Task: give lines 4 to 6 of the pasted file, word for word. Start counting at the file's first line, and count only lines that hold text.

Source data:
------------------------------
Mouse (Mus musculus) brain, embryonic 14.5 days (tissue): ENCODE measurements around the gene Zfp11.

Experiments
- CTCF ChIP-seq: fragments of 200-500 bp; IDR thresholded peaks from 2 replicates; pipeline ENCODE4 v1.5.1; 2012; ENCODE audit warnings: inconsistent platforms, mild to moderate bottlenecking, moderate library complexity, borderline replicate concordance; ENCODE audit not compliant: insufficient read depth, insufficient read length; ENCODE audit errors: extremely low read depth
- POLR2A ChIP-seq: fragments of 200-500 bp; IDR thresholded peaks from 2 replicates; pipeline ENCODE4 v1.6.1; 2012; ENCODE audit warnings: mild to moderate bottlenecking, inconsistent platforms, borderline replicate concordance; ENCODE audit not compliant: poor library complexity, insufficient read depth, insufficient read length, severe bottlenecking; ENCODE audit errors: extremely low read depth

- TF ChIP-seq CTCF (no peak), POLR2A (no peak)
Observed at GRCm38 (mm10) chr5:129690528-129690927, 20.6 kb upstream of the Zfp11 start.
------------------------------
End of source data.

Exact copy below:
- POLR2A ChIP-seq: fragments of 200-500 bp; IDR thresholded peaks from 2 replicates; pipeline ENCODE4 v1.6.1; 2012; ENCODE audit warnings: mild to moderate bottlenecking, inconsistent platforms, borderline replicate concordance; ENCODE audit not compliant: poor library complexity, insufficient read depth, insufficient read length, severe bottlenecking; ENCODE audit errors: extremely low read depth

- TF ChIP-seq CTCF (no peak), POLR2A (no peak)
Observed at GRCm38 (mm10) chr5:129690528-129690927, 20.6 kb upstream of the Zfp11 start.